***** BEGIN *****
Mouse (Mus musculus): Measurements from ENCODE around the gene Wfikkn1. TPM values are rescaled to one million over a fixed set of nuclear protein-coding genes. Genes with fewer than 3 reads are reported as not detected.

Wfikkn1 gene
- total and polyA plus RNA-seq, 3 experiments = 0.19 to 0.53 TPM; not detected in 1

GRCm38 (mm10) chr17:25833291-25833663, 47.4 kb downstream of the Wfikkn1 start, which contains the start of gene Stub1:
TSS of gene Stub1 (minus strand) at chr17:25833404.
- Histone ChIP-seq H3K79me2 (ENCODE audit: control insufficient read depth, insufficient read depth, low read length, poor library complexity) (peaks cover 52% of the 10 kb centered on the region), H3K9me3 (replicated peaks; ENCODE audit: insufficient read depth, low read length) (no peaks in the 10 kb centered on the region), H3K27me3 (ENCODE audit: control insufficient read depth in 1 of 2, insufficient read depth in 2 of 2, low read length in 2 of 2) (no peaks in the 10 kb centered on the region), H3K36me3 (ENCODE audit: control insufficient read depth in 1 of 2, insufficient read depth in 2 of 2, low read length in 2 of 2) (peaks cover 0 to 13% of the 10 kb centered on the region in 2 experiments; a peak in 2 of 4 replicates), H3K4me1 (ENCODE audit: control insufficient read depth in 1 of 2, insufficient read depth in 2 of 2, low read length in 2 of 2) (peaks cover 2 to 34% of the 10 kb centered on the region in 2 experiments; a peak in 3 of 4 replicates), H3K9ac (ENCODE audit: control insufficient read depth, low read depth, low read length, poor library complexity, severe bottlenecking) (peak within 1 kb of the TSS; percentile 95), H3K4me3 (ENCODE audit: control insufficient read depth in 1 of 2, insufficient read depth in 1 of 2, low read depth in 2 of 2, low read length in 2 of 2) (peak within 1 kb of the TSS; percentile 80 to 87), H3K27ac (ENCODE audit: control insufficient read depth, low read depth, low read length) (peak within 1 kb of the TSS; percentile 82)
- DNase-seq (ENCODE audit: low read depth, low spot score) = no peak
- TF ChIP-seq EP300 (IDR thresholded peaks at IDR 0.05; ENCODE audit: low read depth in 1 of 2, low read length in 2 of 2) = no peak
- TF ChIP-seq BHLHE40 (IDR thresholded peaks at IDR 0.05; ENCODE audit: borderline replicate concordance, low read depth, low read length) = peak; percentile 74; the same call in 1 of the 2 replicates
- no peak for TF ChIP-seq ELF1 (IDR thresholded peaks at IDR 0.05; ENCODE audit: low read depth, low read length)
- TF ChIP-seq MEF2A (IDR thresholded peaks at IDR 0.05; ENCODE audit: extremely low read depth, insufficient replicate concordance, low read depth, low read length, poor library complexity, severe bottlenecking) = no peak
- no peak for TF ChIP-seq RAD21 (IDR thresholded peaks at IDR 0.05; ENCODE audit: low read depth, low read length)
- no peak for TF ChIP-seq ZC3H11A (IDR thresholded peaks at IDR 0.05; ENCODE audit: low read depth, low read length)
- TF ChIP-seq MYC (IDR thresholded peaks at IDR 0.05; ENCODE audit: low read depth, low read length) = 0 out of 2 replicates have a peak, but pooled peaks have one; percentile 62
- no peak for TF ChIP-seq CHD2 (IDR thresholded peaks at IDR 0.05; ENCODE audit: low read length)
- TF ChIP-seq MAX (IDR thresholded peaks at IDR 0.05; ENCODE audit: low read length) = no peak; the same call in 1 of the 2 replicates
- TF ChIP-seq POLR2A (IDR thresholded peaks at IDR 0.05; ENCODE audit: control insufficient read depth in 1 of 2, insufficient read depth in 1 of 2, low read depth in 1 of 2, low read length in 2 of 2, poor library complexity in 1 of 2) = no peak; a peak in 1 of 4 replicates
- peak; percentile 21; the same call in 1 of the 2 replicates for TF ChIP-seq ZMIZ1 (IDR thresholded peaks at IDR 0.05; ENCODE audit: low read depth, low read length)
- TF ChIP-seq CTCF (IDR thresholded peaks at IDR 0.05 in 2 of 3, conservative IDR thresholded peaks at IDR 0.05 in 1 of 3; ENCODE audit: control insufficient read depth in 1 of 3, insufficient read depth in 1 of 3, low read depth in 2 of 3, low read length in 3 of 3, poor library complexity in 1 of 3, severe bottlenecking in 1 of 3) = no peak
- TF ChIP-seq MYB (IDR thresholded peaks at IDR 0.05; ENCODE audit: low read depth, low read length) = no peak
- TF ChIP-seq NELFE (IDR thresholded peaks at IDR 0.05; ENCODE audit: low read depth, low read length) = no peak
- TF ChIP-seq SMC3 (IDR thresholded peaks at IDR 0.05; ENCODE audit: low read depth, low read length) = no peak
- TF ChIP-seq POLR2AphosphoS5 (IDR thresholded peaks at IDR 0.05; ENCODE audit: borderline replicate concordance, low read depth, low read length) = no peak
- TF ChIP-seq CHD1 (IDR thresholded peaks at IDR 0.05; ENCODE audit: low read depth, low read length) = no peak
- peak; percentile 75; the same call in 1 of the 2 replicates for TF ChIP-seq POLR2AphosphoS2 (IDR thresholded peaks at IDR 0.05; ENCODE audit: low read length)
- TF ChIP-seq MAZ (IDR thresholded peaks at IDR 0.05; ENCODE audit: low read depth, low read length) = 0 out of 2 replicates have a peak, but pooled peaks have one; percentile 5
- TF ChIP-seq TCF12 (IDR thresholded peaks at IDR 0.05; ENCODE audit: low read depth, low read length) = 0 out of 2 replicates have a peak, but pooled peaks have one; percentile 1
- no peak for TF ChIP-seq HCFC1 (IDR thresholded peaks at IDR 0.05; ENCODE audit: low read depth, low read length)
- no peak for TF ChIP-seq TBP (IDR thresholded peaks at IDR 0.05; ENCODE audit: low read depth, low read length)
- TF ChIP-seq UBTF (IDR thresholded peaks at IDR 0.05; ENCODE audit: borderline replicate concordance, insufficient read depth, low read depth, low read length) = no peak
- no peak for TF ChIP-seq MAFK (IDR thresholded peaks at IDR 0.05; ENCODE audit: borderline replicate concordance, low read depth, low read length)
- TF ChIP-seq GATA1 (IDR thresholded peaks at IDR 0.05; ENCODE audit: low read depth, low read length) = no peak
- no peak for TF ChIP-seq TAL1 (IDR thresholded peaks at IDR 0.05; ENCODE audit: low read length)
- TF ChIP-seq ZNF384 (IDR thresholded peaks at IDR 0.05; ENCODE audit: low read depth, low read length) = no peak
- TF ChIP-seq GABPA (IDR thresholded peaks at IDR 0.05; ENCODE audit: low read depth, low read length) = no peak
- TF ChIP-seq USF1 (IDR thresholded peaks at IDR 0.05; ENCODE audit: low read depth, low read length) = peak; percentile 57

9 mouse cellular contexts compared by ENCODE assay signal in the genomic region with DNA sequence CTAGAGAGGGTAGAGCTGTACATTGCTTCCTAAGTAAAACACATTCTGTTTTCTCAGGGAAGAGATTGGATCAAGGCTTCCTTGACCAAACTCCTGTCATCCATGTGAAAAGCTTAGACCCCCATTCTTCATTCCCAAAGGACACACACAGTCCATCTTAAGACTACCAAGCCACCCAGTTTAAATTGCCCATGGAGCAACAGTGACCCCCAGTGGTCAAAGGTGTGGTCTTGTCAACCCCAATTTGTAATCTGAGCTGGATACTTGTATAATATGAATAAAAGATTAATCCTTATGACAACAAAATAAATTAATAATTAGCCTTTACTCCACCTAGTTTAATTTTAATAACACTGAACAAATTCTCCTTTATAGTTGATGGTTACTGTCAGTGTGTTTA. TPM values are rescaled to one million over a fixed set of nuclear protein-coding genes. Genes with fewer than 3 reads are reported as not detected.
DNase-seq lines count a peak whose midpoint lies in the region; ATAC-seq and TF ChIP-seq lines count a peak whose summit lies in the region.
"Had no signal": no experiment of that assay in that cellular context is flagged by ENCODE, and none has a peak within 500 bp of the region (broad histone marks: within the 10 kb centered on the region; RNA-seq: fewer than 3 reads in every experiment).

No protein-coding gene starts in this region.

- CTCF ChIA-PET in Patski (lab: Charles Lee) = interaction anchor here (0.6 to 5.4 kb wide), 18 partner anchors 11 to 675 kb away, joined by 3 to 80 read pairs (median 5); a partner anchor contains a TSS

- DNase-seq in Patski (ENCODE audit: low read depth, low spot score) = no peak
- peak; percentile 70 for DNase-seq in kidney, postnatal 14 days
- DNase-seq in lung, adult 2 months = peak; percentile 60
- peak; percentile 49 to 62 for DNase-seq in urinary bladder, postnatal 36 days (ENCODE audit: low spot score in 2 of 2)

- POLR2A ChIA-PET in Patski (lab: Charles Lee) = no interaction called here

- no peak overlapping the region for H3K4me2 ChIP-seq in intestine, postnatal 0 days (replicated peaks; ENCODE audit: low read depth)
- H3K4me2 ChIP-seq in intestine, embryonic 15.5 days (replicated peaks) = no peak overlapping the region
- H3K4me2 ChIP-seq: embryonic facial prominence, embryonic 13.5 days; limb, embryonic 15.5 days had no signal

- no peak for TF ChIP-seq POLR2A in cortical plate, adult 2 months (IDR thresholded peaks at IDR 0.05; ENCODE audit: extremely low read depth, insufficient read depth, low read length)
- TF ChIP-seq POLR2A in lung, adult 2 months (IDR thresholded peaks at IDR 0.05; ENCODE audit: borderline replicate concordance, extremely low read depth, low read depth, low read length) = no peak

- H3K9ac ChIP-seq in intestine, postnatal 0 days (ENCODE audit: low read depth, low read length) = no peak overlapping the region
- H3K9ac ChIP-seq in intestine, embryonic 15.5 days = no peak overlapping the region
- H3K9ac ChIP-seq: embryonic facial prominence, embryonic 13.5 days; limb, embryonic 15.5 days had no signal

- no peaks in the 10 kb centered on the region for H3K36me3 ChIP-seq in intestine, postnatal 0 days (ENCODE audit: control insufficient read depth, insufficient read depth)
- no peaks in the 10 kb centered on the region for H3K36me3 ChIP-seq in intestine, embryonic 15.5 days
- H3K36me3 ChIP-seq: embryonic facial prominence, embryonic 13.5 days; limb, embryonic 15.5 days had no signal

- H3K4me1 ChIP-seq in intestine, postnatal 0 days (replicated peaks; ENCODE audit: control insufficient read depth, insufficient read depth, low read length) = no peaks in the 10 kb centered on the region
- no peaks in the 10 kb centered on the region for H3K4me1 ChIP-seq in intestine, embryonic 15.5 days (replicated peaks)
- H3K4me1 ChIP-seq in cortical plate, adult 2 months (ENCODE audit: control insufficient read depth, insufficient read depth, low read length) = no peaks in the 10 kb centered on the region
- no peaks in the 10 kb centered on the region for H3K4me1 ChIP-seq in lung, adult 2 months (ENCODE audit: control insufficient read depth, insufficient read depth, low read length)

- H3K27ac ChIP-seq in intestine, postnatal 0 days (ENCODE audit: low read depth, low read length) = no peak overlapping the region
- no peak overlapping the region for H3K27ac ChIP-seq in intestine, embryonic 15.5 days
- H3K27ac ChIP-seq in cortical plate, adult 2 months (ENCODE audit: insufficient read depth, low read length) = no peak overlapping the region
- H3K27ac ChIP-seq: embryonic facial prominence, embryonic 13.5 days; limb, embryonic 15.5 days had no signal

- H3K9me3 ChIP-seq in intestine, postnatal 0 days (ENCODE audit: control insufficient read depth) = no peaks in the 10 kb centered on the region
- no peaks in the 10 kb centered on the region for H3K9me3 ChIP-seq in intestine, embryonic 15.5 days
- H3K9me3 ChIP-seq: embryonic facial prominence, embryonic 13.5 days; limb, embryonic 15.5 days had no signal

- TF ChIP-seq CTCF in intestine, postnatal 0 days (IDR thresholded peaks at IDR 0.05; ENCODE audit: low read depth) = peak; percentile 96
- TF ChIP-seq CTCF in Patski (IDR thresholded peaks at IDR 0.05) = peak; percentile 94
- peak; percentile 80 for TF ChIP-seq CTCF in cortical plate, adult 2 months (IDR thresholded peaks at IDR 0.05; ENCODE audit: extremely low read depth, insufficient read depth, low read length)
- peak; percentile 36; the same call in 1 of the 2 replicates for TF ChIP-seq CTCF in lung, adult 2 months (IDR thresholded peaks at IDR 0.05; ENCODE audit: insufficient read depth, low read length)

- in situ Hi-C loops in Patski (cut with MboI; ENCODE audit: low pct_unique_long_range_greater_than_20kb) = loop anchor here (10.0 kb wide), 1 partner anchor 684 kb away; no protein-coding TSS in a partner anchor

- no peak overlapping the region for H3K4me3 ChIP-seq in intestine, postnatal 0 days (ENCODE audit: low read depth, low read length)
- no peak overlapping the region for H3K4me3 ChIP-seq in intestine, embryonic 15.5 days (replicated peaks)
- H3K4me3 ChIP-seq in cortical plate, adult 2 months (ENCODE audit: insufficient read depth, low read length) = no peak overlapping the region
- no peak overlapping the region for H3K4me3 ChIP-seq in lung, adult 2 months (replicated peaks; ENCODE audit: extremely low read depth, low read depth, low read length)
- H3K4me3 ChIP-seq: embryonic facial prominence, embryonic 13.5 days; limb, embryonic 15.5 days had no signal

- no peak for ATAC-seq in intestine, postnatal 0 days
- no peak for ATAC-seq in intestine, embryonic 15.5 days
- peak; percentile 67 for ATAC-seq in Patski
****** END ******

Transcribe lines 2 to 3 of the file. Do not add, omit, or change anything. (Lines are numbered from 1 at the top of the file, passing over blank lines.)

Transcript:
Wfikkn1 gene
- total and polyA plus RNA-seq, 3 experiments = 0.19 to 0.53 TPM; not detected in 1